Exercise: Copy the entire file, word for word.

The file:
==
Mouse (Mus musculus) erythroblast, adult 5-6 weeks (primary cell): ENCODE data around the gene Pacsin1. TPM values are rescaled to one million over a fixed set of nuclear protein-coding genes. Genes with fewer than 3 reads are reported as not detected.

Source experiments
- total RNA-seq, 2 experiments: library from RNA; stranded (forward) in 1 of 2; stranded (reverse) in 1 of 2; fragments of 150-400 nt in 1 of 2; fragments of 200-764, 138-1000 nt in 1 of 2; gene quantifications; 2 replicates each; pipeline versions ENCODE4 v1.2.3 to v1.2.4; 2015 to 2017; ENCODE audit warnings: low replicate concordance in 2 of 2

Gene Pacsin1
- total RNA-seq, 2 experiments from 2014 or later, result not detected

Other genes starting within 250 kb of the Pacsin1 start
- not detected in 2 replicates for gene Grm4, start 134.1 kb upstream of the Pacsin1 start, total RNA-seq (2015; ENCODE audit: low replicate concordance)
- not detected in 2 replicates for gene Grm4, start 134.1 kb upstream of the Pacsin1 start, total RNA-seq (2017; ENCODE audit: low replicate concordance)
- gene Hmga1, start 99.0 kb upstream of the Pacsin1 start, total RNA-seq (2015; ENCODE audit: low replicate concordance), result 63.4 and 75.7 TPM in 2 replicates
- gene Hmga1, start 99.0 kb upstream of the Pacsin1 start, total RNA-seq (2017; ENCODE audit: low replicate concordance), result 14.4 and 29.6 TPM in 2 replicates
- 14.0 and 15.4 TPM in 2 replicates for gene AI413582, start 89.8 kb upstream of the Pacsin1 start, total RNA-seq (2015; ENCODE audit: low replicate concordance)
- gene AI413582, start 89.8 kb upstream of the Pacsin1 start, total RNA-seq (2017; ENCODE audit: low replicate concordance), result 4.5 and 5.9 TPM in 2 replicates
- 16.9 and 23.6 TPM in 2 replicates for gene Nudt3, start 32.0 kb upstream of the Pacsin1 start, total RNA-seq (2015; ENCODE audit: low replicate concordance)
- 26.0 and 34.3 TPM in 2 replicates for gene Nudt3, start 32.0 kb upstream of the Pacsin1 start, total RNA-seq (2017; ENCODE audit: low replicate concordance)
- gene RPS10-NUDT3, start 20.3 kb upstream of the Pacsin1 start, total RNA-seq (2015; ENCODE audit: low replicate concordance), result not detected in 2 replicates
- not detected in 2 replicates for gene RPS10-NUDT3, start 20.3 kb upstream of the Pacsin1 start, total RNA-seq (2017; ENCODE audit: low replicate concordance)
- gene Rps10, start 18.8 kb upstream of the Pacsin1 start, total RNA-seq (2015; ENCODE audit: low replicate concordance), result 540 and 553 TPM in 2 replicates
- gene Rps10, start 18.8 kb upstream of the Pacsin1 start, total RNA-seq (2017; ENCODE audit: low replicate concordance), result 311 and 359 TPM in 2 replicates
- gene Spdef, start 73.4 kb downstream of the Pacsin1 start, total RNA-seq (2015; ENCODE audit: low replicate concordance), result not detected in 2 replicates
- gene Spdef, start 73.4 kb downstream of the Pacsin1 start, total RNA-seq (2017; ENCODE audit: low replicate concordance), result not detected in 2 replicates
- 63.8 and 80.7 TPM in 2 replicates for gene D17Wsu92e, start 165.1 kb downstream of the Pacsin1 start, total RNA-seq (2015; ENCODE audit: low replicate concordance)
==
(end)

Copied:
Mouse (Mus musculus) erythroblast, adult 5-6 weeks (primary cell): ENCODE data around the gene Pacsin1. TPM values are rescaled to one million over a fixed set of nuclear protein-coding genes. Genes with fewer than 3 reads are reported as not detected.

Source experiments
- total RNA-seq, 2 experiments: library from RNA; stranded (forward) in 1 of 2; stranded (reverse) in 1 of 2; fragments of 150-400 nt in 1 of 2; fragments of 200-764, 138-1000 nt in 1 of 2; gene quantifications; 2 replicates each; pipeline versions ENCODE4 v1.2.3 to v1.2.4; 2015 to 2017; ENCODE audit warnings: low replicate concordance in 2 of 2

Gene Pacsin1
- total RNA-seq, 2 experiments from 2014 or later, result not detected

Other genes starting within 250 kb of the Pacsin1 start
- not detected in 2 replicates for gene Grm4, start 134.1 kb upstream of the Pacsin1 start, total RNA-seq (2015; ENCODE audit: low replicate concordance)
- not detected in 2 replicates for gene Grm4, start 134.1 kb upstream of the Pacsin1 start, total RNA-seq (2017; ENCODE audit: low replicate concordance)
- gene Hmga1, start 99.0 kb upstream of the Pacsin1 start, total RNA-seq (2015; ENCODE audit: low replicate concordance), result 63.4 and 75.7 TPM in 2 replicates
- gene Hmga1, start 99.0 kb upstream of the Pacsin1 start, total RNA-seq (2017; ENCODE audit: low replicate concordance), result 14.4 and 29.6 TPM in 2 replicates
- 14.0 and 15.4 TPM in 2 replicates for gene AI413582, start 89.8 kb upstream of the Pacsin1 start, total RNA-seq (2015; ENCODE audit: low replicate concordance)
- gene AI413582, start 89.8 kb upstream of the Pacsin1 start, total RNA-seq (2017; ENCODE audit: low replicate concordance), result 4.5 and 5.9 TPM in 2 replicates
- 16.9 and 23.6 TPM in 2 replicates for gene Nudt3, start 32.0 kb upstream of the Pacsin1 start, total RNA-seq (2015; ENCODE audit: low replicate concordance)
- 26.0 and 34.3 TPM in 2 replicates for gene Nudt3, start 32.0 kb upstream of the Pacsin1 start, total RNA-seq (2017; ENCODE audit: low replicate concordance)
- gene RPS10-NUDT3, start 20.3 kb upstream of the Pacsin1 start, total RNA-seq (2015; ENCODE audit: low replicate concordance), result not detected in 2 replicates
- not detected in 2 replicates for gene RPS10-NUDT3, start 20.3 kb upstream of the Pacsin1 start, total RNA-seq (2017; ENCODE audit: low replicate concordance)
- gene Rps10, start 18.8 kb upstream of the Pacsin1 start, total RNA-seq (2015; ENCODE audit: low replicate concordance), result 540 and 553 TPM in 2 replicates
- gene Rps10, start 18.8 kb upstream of the Pacsin1 start, total RNA-seq (2017; ENCODE audit: low replicate concordance), result 311 and 359 TPM in 2 replicates
- gene Spdef, start 73.4 kb downstream of the Pacsin1 start, total RNA-seq (2015; ENCODE audit: low replicate concordance), result not detected in 2 replicates
- gene Spdef, start 73.4 kb downstream of the Pacsin1 start, total RNA-seq (2017; ENCODE audit: low replicate concordance), result not detected in 2 replicates
- 63.8 and 80.7 TPM in 2 replicates for gene D17Wsu92e, start 165.1 kb downstream of the Pacsin1 start, total RNA-seq (2015; ENCODE audit: low replicate concordance)